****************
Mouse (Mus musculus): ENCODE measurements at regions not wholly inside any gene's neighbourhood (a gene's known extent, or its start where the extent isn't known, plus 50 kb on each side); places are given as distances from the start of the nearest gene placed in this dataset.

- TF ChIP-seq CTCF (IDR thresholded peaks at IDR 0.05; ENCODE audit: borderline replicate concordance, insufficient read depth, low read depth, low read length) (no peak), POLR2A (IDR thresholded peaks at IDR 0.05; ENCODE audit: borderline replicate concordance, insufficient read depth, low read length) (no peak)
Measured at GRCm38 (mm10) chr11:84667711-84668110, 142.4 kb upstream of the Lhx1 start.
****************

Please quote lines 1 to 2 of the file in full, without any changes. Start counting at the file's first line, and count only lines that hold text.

Mouse (Mus musculus): ENCODE measurements at regions not wholly inside any gene's neighbourhood (a gene's known extent, or its start where the extent isn't known, plus 50 kb on each side); places are given as distances from the start of the nearest gene placed in this dataset.

- TF ChIP-seq CTCF (IDR thresholded peaks at IDR 0.05; ENCODE audit: borderline replicate concordance, insufficient read depth, low read depth, low read length) (no peak), POLR2A (IDR thresholded peaks at IDR 0.05; ENCODE audit: borderline replicate concordance, insufficient read depth, low read length) (no peak)